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Brussels looks to boost cancer diagnosis across the EU

22 September 2022, 22:56 CET
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Brussels looks to boost cancer diagnosis across the EU

Cancer diagnostics - Image Pixabay

(BRUSSELS) - With COVID taking its toll on cancer prevention, detection, and diagnosis, the EU presented plans Wednesday for an increase in the uptake of cancer screening and early detection of more cancers.

An estimated 2.7 million people living in the EU were diagnosed with cancer in 2020 and more than 1.3 million people lost their lives to the disease. According to estimates, one in two EU citizens will develop cancer during their lifetime, with long-lasting consequences on their quality of life, and only half of all cancer patients will survive.

The new EU approach is based on latest available scientific developments and evidence, says the Commission, which will support Member States ensuring that 90% of the EU population who qualify for breast, cervical and colorectal cancer screenings are offered such screening by 2025. The new recommendation also expands population-based organised cancer screening to include lung, prostate and, under certain circumstances, gastric cancers.

Europe's Beating Cancer Plan is setting a new course for cancer screening in the EU, says Health Commissioner Stella Kyriakides: "With our new recommendations, the EU Cancer Screening Scheme will be covering cancer types that together account for almost 55% of all new cases diagnosed in the EU every year. Our new recommendations, based on scientific evidence and the excellence developed in cancer research of the last 20 years will reinforce our action across the EU to act early and fill the gap created by the impact of COVID-19 on cancer diagnosis and care. Together we can all make a difference to the cancer trends."

Financial support for the roll out of the new recommendations is available, with €38,5 million committed under the EU4Health Programme and €60 million under Horizon Europe. In addition, the Commission will propose additional funding for cancer screening under the 2023 EU4Health programme. Further support can also be provided from the European regional, cohesion and social funds.

The recommendation aims to increase the uptake of cancer screening for breast, colorectal and cervical cancer to reach the target set in Europe's Beating Cancer Plan to offer such screenings to 90% of those who qualify by 2025. In addition, targeted screening should be extended to other cancers, notably prostate, lung and gastric cancer.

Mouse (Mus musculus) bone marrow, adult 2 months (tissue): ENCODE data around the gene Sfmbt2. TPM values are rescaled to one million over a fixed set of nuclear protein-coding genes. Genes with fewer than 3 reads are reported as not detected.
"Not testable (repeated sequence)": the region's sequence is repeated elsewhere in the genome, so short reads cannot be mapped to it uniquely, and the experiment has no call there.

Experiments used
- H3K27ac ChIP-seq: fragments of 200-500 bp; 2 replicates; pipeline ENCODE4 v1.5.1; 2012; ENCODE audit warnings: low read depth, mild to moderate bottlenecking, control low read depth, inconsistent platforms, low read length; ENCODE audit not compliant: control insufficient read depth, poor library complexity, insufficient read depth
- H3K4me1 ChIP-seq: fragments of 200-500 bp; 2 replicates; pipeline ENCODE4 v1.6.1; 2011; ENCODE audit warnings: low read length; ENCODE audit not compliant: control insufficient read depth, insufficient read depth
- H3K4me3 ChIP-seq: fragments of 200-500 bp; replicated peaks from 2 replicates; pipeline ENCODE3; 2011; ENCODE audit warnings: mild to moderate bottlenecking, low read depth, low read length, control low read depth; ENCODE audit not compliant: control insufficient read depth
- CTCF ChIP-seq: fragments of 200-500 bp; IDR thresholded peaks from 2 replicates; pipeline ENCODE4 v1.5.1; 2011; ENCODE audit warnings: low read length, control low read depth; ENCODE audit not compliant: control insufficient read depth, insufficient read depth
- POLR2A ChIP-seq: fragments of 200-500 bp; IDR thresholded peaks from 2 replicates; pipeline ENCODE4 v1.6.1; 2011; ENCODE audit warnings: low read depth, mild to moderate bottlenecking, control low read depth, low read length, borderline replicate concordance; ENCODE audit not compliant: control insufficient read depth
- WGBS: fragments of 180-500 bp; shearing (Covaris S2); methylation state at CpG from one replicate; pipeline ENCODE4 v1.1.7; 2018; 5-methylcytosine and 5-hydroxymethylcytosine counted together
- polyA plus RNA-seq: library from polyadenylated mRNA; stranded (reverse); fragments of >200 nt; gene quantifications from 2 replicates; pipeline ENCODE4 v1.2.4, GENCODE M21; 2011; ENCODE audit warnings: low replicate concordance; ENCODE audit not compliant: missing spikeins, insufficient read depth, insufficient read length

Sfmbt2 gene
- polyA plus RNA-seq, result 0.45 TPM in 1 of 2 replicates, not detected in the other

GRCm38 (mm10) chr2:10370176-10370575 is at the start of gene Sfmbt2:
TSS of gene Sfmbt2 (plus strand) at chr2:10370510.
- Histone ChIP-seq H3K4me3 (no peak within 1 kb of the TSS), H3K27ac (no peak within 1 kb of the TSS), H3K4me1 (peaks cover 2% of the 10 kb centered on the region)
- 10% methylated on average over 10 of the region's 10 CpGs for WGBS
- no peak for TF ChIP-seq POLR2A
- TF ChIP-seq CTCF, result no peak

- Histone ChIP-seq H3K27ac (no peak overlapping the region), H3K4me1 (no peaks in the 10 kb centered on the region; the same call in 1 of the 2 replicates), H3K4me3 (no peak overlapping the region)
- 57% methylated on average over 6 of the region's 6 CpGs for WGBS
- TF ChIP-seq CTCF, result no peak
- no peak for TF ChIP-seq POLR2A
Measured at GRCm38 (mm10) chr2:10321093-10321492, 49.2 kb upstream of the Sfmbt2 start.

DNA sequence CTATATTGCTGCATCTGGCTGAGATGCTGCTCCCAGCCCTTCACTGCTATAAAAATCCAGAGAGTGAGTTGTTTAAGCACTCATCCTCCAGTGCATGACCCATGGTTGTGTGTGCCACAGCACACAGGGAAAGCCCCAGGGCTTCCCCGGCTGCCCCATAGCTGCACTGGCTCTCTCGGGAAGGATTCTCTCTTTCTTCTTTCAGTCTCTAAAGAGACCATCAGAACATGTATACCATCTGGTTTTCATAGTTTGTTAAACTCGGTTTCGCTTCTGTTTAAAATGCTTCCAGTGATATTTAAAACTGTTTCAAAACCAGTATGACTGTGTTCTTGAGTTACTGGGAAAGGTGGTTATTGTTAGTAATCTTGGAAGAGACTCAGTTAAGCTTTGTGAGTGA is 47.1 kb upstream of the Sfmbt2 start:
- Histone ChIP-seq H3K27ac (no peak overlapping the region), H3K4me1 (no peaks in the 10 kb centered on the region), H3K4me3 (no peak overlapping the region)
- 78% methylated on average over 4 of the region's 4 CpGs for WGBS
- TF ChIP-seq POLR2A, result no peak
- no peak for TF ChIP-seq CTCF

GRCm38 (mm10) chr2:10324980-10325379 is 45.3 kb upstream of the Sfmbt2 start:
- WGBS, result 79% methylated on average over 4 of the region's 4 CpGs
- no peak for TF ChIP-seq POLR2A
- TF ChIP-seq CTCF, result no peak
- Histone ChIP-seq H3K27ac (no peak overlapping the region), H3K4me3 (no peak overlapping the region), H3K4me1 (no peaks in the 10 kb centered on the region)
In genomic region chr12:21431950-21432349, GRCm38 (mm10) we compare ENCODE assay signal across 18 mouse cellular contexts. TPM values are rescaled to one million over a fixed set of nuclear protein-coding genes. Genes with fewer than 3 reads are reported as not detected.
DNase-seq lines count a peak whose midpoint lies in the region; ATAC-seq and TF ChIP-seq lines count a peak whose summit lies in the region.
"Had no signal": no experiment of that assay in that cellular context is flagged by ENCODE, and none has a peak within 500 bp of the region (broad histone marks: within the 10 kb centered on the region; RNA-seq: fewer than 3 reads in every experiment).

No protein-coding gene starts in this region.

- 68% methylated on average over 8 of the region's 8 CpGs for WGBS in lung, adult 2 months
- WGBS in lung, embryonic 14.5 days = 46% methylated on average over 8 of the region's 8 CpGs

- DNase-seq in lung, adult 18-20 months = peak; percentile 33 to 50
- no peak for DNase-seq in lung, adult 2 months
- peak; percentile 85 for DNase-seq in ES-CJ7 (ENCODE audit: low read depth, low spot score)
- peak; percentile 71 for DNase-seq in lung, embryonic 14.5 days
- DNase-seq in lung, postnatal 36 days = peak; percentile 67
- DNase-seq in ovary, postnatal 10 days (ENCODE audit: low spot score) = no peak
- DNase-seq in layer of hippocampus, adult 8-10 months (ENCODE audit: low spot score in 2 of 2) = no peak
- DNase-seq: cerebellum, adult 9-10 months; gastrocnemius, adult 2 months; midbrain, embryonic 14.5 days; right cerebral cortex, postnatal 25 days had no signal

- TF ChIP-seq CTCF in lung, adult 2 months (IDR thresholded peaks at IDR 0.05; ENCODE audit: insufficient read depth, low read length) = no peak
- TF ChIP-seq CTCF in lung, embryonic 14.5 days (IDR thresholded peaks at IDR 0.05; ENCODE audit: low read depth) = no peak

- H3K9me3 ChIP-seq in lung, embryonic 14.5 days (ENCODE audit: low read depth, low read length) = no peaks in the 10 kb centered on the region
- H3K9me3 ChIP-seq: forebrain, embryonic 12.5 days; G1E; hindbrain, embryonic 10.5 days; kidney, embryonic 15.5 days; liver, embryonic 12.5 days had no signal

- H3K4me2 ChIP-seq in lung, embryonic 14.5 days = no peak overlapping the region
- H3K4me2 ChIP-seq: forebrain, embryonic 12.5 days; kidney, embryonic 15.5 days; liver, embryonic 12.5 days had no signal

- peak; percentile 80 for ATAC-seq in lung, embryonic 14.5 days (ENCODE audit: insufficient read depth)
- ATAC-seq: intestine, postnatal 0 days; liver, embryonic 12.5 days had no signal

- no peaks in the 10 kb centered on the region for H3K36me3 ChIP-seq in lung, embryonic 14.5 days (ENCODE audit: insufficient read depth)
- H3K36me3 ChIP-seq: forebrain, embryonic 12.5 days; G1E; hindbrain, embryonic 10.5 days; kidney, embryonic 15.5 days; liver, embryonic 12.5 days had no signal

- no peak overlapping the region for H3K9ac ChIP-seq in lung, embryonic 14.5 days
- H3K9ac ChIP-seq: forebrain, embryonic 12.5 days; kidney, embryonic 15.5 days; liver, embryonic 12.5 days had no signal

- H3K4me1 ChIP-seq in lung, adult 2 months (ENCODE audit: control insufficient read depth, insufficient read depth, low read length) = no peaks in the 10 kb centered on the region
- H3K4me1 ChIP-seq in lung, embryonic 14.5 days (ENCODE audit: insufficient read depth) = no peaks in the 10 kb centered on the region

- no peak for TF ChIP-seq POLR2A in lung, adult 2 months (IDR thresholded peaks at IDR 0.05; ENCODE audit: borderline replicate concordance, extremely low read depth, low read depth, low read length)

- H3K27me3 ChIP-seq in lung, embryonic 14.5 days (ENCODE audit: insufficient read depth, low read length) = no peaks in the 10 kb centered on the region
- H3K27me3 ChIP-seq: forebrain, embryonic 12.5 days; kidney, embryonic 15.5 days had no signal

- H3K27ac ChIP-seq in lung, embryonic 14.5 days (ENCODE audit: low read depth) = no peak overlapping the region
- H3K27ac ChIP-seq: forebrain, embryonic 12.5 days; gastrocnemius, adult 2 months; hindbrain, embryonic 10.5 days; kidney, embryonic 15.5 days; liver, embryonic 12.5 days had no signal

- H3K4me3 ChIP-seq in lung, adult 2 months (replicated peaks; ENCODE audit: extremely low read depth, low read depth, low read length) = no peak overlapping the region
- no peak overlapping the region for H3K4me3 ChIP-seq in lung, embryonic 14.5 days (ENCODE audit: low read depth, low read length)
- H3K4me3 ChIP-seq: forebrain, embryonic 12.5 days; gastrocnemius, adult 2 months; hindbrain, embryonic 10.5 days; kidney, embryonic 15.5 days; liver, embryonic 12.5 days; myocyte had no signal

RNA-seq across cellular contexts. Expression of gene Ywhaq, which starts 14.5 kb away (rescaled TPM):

To facilitate more targeted and less invasive screening, the recommendation:

  • extends the target group for breast cancer screening to include women between 45 and 74 years of age (as compared to the current age bracket of 50 to 69);
  • recommends that Human Papillomavirus (HPV) testing should take place for women aged 30 to 65, every 5 years or more, to detect cervical cancer, taking account of HPV vaccination status;
  • calls for triage testing for colorectal cancer in people aged 50-74 through faecal immunochemical testing to determine potential follow-up via endoscopy/colonoscopy.

The recommendation extends organised screening to three additional cancers:

  • Lung cancer testing for current heavy and ex-smokers aged 50-75.
  • Prostate cancer testing in men up to 70 on the basis of prostate specific antigen testing, and magnetic resonance imaging (MRI) scanning as follow-up.
  • Screening for Helicobacter pylori and surveillance of precancerous stomach lesions in places with high gastric cancer incidence and death rates.

Proposal for a Council Recommendation on Strengthening prevention through early detection: A new approach on cancer screening

Annex to the Proposal

New EU approach to cancer screening - guide

Factsheet: Europe's Beating Cancer Plan – a new approach to cancer screening

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